Camden County High School’s marksmanship team made history as state and national champions.
The team has only been active since 2019, so the win broke a record.
For the cadets to reach these kinds of accolades so quickly is impressive. Watching them in action was even more astounding.
Jordan de Jesus proved hitting the mark is not hard for the Camden County High School sharpshooters.
“You cannot control what anybody else does on the line,” de Jesus said, who is a senior this year. “But what you can do is show up and be a good team member on the range, off the range, during practice, during matches, before matches, after matches.”
Virginia Byrd is a part of the team and historic run.
“For a team to work, the teammates have to communicate,” Byrd said, who is a junior. “They have to work with each other, they have to help each other and kind of hype each other up.”
The team competes on two different circuits.
In the last high school season, this marksmanship team had a perfect record. The team won the Georgia state championship and finished with the highest score ever: 1175.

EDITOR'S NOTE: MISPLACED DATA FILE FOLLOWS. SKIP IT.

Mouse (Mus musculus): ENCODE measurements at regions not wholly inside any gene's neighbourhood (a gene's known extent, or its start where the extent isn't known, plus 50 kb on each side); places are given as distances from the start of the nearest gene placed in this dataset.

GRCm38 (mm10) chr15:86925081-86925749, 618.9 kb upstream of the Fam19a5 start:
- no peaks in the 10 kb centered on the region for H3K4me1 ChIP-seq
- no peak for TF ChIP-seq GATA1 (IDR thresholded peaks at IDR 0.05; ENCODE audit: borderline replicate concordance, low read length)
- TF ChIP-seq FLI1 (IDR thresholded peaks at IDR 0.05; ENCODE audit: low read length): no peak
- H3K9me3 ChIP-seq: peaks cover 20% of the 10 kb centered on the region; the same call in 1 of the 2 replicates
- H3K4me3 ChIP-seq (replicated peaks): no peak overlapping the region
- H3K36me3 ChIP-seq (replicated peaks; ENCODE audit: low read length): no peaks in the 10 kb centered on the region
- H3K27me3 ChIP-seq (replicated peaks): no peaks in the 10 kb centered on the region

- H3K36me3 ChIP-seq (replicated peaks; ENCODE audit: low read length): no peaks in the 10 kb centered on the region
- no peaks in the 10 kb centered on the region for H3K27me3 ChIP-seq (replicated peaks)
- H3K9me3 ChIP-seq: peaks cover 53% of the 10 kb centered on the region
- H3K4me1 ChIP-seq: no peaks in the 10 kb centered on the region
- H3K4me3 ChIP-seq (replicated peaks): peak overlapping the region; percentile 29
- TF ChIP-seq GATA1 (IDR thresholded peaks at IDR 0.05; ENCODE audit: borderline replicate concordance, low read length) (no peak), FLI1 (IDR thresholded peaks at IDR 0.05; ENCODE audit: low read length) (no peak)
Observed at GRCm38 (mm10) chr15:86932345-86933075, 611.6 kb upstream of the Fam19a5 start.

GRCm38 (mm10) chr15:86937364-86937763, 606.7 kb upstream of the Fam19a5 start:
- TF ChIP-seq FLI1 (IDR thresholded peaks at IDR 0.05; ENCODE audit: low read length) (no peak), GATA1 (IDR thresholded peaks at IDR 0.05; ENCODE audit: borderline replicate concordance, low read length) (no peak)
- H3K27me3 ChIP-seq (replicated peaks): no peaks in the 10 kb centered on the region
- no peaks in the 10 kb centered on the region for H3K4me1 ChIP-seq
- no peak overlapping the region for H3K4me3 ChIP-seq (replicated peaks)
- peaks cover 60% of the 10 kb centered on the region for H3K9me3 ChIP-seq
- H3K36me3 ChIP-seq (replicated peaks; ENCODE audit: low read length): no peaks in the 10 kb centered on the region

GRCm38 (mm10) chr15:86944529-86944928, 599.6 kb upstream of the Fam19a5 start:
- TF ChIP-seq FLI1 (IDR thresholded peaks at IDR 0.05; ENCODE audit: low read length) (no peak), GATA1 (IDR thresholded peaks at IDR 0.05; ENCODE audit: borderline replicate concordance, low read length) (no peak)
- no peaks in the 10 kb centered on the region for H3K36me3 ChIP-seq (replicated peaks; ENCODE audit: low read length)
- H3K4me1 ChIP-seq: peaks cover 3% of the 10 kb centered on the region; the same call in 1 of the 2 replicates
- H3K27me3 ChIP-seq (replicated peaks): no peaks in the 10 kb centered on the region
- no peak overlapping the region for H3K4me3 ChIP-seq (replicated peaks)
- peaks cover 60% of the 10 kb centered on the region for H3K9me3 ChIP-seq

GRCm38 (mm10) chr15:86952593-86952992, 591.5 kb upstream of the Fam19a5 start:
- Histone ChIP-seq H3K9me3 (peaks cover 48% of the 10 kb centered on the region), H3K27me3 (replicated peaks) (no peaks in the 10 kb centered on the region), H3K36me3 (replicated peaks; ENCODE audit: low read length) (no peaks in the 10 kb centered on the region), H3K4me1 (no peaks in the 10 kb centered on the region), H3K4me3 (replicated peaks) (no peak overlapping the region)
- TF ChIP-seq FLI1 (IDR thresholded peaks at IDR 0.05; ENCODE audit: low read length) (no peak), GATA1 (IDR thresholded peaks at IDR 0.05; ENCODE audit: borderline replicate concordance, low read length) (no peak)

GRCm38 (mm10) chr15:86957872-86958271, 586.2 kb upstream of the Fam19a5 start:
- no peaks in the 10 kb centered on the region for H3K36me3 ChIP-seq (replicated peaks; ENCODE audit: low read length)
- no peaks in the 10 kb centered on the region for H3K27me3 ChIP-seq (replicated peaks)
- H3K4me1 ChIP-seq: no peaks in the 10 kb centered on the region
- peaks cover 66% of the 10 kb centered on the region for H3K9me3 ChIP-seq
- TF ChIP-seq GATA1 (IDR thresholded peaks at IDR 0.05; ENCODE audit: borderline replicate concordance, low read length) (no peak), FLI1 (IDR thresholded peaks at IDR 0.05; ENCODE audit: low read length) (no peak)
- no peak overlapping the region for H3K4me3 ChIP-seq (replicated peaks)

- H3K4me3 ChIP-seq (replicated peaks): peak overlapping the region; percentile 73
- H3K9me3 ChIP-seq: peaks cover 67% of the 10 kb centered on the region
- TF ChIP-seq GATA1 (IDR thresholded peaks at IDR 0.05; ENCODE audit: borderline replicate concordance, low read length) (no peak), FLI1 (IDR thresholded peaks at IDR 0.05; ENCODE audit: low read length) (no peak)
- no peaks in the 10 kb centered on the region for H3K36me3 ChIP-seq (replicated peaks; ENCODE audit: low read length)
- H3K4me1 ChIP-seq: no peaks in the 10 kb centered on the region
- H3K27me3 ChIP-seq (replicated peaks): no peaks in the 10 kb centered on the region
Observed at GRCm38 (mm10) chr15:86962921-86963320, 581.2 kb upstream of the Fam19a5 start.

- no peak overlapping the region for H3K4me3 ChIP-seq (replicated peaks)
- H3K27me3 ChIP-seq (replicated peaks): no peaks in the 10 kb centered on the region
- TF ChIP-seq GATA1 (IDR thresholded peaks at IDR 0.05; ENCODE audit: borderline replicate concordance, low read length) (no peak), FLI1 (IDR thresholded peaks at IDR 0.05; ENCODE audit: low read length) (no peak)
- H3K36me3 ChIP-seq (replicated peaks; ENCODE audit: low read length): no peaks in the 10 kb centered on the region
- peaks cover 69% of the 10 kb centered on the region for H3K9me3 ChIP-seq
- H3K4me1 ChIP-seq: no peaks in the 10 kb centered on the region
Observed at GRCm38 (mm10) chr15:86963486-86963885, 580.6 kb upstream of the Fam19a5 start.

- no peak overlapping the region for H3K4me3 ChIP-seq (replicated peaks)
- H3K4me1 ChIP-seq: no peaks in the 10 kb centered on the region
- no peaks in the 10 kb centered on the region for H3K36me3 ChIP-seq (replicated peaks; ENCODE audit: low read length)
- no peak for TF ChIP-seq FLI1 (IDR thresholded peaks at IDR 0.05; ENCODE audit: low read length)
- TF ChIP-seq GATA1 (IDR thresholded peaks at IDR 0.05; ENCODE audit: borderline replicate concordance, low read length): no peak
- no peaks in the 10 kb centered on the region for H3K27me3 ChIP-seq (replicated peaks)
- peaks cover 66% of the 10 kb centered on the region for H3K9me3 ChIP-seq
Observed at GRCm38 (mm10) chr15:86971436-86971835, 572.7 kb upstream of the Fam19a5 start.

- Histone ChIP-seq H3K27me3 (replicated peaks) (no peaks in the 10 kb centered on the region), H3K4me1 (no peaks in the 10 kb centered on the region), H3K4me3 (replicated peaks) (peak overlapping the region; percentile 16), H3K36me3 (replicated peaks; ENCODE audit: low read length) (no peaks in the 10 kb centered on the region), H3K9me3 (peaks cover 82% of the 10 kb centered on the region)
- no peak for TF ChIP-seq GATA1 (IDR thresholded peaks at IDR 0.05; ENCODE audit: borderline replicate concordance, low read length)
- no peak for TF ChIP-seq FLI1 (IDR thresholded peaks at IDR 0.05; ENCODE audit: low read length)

Lt. Col. Stephen Banta, the team’s coach, explained the most important part of being a sharpshooter is coming together.
“They work hard at it and they are up for the challenge,” Banta, the marksmanship coach, said. “It is not done by any one individual. It is truly a team effort. It just goes to how dedicated they are.”
The team also competes in an NJROTC season. It just won back-to-back titles in the Navy Nationals and set a new record with a score of 4646. The cadets won the most recent national championship in February in Salt Lake City, Utah.
Byrd said being a part of this team reshaped her life.
She has her sights set on joining the Air Force and competing in college. Byrd eventually hopes to take her talent to the Olympics.
“It helps you a lot with not just rifle, but with everything else in life,” Byrd said. “School work, stuff at home, having a job.”
De Jesus is the captain and shot a perfect 300 score in a match once. She said this is her passion.
“You can be inspired to do something,” she said. “But if you’re not going to put in the work, without the discipline, then you are not going to be able to achieve your dreams.”
The Cadets put the News4Jax crew to the test.
Reporter Aaron Farrar hit the target during two attempts. Photojournalist Jesse Hanson shot a near-perfect score during his round.
The cadets proved that this skill requires mental toughness and discipline.
By the evidence of the hardware they hoisted over the last year, it seems they have mastered it.
De Jesus is grateful to be a part of the journey.
“It is something that I will always treasure forever,” she said.
De Jesus and Byrd are being highly recruited by colleges across the country. A year ago, they both competed in the Junior Olympics in Colorado.